Scullin had not intended parliament to meet while he was overseas. However, Fenton and Joseph Lyons, the acting treasurer, soon had to recall parliament to consider further cuts in government expenditure so as to reduce the budget deficit. These sittings caused fierce, widely publicized dissension between radical and conservative groups in caucus over anti-Depression policy. Fenton could not quell the argument. 'I find it a way of thorns', he said in September. His stand was conservative. He often spoke to Scullin by telephone, and felt he was defending his views against radical critics. Scullin, on his return, reinstated Theodore as treasurer; he had been active amongst the radical critics in recent months. This apparent act of ingratitude, and the fear that Scullin was about to adopt radical and inflationary financial policies, caused Fenton—and Lyons—to resign their portfolios on 4 February 1931.

Fenton remained in caucus until, in mid-March he voted against the government on an unsuccessful no-confidence motion. Early in May he joined the newly created United Australia Party led by Lyons, and in November he helped to bring down the Scullin government. The opening of his local election campaign, in the Moonee Ponds town hall, was rowdy, but he held his seat, narrowly. In January he became postmaster-general, ranking fourth in Lyons's ministry. He introduced into parliament in March the legislation which set up the Australian Broadcasting Commission. In June he campaigned in southern and central New South Wales in the State election caused by Jack Lang's dismissal from office. Four months later he ended several weeks of speculation by resigning his portfolio in protest at cabinet's acceptance of the Ottawa Agreement which he believed threatened Australia's high protectionist policy. He voted against the bill ratifying the agreement.

In 1933 Fenton was still quite prominent in debate, though his range of interests narrowed and he tended to concentrate on the tariff. He lost his seat to Labor's Arthur Drakeford next year. Fenton then lived on his farm near Frankston and for about ten years was a director of Commonwealth Oil Refineries. He was appointed C.M.G. in 1938. He died at Frankston on 2 December 1950 and, after a state funeral, was buried in the Methodist section of Mornington cemetery. His wife had died over twenty-five years earlier; a daughter, also, had predeceased him. He was survived by a son and a daughter.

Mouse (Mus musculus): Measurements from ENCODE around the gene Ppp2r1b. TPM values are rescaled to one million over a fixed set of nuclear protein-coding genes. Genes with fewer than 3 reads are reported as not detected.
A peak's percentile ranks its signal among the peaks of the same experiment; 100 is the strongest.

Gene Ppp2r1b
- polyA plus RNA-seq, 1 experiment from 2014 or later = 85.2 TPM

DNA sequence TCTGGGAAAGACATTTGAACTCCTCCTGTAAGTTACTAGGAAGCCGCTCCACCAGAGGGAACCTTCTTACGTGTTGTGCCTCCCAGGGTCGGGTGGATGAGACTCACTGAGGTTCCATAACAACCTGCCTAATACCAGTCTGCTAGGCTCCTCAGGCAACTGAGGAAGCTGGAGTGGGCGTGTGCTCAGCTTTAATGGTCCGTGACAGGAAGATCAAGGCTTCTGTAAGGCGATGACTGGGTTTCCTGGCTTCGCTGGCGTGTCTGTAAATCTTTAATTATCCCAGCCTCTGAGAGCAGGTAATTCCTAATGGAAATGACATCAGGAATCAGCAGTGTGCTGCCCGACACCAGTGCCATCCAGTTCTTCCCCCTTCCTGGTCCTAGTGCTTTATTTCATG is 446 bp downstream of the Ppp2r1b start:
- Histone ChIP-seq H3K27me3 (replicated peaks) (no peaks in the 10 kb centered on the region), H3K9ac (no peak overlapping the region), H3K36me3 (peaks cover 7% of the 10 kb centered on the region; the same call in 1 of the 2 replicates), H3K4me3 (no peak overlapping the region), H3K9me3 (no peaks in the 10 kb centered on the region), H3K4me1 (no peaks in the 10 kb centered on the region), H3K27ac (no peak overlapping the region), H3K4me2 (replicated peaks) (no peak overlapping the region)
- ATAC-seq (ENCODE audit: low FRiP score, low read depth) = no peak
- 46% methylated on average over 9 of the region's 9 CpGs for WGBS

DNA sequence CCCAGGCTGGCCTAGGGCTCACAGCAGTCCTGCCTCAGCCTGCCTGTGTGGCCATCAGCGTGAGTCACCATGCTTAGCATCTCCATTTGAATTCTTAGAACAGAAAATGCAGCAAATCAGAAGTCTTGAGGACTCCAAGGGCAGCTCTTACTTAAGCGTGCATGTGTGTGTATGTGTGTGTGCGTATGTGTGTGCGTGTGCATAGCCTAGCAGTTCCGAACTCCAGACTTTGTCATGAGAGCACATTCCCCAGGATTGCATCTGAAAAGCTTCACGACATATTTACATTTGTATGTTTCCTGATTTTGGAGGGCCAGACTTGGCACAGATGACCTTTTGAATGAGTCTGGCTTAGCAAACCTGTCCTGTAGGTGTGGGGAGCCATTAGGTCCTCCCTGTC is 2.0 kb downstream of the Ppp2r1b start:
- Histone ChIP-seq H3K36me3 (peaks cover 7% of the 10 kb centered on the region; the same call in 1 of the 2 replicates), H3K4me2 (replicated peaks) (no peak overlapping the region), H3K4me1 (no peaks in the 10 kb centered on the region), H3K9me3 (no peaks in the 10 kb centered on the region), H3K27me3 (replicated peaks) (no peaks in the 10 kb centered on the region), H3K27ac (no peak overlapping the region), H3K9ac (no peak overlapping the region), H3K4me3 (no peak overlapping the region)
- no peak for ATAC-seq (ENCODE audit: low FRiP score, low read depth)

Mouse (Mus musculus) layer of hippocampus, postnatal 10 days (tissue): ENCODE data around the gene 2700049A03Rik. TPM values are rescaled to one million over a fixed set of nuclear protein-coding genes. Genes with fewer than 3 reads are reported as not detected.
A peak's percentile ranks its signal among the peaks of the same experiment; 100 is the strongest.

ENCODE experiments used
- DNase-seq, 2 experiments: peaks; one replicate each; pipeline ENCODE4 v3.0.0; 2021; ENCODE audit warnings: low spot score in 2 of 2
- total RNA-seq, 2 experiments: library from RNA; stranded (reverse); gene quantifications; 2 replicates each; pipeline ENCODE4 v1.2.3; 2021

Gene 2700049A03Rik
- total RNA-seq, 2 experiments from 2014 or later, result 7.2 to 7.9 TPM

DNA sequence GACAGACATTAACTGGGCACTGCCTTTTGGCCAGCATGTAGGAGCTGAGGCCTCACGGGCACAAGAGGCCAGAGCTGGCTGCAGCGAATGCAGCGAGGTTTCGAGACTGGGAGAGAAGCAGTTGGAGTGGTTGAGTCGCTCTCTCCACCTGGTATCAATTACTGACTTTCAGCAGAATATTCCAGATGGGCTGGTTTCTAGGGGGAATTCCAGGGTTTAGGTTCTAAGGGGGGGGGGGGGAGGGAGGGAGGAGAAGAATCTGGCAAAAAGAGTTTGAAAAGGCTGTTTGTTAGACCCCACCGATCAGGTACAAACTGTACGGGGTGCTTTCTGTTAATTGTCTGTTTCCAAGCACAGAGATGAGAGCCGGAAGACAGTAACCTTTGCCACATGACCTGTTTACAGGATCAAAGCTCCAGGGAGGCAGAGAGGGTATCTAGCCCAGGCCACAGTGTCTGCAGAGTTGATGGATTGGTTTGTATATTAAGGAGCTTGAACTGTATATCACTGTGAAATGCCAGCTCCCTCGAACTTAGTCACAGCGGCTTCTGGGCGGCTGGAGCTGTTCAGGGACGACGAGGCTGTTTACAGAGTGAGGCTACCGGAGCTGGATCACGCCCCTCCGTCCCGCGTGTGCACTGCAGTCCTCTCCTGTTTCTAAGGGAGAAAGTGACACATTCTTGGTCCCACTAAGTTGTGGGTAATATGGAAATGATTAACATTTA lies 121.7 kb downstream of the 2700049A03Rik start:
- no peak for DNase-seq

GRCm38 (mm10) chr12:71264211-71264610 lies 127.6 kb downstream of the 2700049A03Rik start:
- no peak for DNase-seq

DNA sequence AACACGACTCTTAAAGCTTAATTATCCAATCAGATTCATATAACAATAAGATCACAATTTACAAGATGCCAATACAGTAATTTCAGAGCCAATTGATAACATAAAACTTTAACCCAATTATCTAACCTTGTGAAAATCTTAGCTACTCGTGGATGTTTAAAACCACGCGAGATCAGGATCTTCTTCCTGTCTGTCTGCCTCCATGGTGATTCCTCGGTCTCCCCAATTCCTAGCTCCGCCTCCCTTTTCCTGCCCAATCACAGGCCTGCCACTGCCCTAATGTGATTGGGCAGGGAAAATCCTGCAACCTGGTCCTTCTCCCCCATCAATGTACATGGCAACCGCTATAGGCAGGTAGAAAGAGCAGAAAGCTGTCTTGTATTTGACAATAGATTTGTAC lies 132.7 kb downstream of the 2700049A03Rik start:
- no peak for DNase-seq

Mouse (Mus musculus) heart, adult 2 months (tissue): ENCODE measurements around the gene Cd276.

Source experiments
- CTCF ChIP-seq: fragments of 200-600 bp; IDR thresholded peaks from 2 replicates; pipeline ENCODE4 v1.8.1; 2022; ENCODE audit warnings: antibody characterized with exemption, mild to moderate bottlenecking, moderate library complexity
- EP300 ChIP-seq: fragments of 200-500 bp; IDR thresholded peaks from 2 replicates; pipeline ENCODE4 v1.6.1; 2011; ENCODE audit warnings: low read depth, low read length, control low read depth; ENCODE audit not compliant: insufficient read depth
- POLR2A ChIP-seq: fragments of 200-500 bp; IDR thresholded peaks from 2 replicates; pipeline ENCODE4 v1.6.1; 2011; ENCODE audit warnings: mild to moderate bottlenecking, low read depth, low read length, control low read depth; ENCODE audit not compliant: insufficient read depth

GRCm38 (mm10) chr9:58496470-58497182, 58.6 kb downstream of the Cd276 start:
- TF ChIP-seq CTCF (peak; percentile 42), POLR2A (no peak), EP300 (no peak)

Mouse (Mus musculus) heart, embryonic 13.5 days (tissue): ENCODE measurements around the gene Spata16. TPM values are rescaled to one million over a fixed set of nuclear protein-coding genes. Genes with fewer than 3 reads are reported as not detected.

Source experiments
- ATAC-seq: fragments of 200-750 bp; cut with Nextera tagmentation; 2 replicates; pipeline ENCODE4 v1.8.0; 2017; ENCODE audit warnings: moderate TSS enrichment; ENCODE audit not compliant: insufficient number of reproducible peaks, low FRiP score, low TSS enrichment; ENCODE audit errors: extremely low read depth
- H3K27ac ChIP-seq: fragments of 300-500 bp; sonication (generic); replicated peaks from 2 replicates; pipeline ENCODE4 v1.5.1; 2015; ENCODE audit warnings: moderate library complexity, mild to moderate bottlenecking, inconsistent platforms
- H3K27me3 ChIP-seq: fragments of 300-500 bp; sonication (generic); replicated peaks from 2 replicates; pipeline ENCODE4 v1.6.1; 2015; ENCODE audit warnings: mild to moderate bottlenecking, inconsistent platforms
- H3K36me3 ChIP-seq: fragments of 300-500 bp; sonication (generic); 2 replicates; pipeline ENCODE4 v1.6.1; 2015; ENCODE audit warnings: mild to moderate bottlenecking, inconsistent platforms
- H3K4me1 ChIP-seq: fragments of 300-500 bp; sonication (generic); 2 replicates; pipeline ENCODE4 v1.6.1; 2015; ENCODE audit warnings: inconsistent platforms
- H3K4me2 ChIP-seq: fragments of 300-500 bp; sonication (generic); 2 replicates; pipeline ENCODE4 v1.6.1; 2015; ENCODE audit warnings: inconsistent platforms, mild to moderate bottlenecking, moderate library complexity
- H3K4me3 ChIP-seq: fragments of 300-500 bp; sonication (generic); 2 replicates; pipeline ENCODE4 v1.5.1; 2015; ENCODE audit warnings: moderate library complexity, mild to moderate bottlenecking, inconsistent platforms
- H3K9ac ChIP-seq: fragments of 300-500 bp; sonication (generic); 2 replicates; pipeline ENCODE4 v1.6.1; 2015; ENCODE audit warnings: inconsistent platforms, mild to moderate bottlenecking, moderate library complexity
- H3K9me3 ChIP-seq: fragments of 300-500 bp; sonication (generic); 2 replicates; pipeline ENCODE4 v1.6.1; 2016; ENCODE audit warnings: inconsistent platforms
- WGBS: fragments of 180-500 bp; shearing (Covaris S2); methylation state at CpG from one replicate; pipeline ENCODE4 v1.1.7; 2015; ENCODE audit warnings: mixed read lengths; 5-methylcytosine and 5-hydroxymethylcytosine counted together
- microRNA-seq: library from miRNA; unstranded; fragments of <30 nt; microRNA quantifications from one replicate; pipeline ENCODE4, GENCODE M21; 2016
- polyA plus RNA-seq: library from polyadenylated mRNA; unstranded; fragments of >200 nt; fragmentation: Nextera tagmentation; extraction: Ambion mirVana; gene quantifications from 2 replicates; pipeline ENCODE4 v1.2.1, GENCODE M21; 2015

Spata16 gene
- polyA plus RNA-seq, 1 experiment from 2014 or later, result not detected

A burly man, Fenton looked to one newspaper reporter rather as if he ought to have been a senior army officer. In 1911 he was termed a 'wowser'. Socially, he was conservative, politically he was no radical. Though a Labor renegade he was a man of some principle who twice resigned from a cabinet post. He was stolid, an undistinguished if talkative debater, hard-working but of limited talent; he had a weak grasp of parliamentary procedure. He was thrown into a national prominence his abilities did not warrant because of a series of unfortunate accidents which plagued the Labor Party, and because of its shortage of parliamentary talent.

Select Bibliography

  • J. Robertson, J. H. Scullin (Perth, 1974)
  • Votes and Proceedings (Legislative Assembly, Victoria), 1893, 1 (8), p 25
  • Argus (Melbourne), 15 Oct 1900, 18 Dec 1908
  • Punch (Melbourne), 21 Sept 1911
  • Table Talk (Melbourne), 26 Dec 1929
  • Sydney Morning Herald, 31 Jan, 5 Dec 1931, 6, 7 Oct 1932.

Citation details

J. R. Robertson, 'Fenton, James Edward (1864–1950)', Australian Dictionary of Biography, National Centre of Biography, Australian National University, http://adb.anu.edu.au/biography/fenton-james-edward-6155/text10571, published in hardcopy 1981, accessed online 25 October 2014.

This article was first published in hardcopy in Australian Dictionary of Biography, Volume 8, (MUP), 1981